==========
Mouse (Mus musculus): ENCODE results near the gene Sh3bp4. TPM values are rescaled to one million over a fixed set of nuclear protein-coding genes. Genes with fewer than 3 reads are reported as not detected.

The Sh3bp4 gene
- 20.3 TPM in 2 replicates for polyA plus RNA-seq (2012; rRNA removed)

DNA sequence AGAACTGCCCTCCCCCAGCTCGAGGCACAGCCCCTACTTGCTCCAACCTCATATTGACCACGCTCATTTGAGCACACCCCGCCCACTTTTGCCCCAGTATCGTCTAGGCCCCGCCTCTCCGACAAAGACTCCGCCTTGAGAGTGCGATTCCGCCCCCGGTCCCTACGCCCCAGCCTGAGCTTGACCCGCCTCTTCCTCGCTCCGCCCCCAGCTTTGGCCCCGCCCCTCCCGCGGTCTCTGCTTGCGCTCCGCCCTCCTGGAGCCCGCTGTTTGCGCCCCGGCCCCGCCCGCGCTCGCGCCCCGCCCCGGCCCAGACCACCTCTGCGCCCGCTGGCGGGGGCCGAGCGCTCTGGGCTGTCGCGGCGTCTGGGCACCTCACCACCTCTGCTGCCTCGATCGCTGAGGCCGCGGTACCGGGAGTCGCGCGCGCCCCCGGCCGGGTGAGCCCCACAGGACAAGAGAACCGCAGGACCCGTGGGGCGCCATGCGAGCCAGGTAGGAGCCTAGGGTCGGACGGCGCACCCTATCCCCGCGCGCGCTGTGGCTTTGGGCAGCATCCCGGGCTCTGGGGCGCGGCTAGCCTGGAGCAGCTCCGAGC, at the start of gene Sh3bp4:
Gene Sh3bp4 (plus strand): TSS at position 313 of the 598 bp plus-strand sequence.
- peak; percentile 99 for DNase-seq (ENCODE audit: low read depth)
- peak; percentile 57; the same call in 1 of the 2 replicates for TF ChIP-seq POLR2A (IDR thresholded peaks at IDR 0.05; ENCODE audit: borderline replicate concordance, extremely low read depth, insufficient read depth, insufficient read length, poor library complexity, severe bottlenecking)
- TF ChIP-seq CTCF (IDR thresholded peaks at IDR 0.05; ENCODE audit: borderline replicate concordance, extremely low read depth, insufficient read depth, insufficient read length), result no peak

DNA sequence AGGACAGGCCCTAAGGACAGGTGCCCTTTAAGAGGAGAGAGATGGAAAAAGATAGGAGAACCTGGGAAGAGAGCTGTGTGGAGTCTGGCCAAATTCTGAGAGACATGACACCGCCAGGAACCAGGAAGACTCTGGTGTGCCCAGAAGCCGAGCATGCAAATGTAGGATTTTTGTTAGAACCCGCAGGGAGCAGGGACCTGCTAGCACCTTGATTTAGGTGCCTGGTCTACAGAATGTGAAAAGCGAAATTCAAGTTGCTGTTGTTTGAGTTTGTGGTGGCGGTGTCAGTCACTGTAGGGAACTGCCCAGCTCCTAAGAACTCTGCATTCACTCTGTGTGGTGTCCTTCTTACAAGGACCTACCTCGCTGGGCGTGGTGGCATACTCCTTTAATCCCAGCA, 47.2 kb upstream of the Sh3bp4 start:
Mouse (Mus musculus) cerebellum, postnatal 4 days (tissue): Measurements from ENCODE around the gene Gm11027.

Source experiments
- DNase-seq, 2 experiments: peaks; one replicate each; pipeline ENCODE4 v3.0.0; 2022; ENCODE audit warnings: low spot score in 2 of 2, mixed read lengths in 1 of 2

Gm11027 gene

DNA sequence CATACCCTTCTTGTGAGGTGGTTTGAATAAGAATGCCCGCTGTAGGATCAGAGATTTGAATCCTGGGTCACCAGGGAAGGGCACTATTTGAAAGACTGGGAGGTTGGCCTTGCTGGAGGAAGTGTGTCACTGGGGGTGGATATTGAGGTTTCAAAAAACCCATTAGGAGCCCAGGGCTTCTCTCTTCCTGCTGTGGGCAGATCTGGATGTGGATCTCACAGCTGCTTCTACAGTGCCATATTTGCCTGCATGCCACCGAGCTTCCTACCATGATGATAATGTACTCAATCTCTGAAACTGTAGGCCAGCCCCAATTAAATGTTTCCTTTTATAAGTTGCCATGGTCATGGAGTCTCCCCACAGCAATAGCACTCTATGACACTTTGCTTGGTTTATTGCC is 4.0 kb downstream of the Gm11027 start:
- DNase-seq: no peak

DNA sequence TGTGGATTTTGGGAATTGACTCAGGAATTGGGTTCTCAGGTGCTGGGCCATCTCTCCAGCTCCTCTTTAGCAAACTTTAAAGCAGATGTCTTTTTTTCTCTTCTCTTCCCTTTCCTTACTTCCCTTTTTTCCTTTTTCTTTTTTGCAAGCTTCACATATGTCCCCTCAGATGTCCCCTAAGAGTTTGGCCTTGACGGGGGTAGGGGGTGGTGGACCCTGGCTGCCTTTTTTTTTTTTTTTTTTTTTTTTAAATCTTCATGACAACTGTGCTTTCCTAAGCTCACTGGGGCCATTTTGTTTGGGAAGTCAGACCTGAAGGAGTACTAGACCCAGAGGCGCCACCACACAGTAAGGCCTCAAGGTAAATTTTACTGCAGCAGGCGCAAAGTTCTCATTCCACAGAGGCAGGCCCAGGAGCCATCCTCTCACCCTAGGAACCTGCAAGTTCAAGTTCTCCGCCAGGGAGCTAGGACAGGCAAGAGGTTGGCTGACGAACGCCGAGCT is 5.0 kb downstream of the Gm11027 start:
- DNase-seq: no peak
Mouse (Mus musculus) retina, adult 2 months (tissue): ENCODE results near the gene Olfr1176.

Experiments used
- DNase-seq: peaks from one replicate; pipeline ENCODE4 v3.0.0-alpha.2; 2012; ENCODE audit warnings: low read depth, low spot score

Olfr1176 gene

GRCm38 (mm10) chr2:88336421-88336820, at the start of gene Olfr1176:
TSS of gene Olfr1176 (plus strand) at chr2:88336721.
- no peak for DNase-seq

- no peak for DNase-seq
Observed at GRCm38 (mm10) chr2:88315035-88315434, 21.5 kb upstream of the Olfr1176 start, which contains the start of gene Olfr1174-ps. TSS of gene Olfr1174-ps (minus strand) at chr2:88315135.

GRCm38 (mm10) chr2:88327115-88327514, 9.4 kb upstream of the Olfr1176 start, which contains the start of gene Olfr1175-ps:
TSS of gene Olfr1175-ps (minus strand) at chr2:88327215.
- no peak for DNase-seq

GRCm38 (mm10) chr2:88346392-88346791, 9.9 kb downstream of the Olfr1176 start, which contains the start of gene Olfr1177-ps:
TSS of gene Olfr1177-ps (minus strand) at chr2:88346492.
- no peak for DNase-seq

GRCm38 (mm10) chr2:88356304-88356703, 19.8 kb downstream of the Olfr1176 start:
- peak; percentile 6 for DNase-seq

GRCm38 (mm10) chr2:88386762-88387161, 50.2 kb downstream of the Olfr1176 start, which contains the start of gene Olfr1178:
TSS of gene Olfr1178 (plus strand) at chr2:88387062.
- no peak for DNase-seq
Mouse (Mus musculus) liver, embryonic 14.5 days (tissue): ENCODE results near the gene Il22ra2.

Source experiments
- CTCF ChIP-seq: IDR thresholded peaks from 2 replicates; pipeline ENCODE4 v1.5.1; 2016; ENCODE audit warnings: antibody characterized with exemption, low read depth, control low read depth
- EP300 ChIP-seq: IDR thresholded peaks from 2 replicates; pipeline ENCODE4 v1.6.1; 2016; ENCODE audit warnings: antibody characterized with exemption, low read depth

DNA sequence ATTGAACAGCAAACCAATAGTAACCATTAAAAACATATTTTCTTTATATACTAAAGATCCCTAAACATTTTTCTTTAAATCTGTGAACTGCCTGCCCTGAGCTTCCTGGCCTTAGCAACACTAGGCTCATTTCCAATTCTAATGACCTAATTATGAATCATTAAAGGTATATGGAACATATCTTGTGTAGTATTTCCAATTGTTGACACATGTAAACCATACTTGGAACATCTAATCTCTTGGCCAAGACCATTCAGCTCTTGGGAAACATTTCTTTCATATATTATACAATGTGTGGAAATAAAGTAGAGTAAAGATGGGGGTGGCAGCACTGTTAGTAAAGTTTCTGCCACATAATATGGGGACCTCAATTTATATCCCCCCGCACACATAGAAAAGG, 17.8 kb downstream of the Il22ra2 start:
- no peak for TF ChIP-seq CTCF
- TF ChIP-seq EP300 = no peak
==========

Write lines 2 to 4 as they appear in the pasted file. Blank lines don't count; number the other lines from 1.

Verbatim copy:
The Sh3bp4 gene
- 20.3 TPM in 2 replicates for polyA plus RNA-seq (2012; rRNA removed)

DNA sequence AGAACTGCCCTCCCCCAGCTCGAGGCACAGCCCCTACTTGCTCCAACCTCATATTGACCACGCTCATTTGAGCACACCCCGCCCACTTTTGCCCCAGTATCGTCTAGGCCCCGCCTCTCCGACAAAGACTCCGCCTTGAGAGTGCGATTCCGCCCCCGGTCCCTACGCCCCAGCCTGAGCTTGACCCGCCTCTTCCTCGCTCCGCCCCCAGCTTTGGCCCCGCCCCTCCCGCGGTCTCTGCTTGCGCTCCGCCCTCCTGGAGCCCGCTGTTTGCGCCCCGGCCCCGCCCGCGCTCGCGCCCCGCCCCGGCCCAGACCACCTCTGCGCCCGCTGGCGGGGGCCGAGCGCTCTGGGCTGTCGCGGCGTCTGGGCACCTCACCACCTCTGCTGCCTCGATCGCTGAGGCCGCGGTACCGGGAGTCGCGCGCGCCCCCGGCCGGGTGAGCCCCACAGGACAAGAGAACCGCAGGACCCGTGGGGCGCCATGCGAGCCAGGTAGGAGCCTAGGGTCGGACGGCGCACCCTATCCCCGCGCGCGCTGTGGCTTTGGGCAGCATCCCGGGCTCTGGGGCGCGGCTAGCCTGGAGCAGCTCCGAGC, at the start of gene Sh3bp4: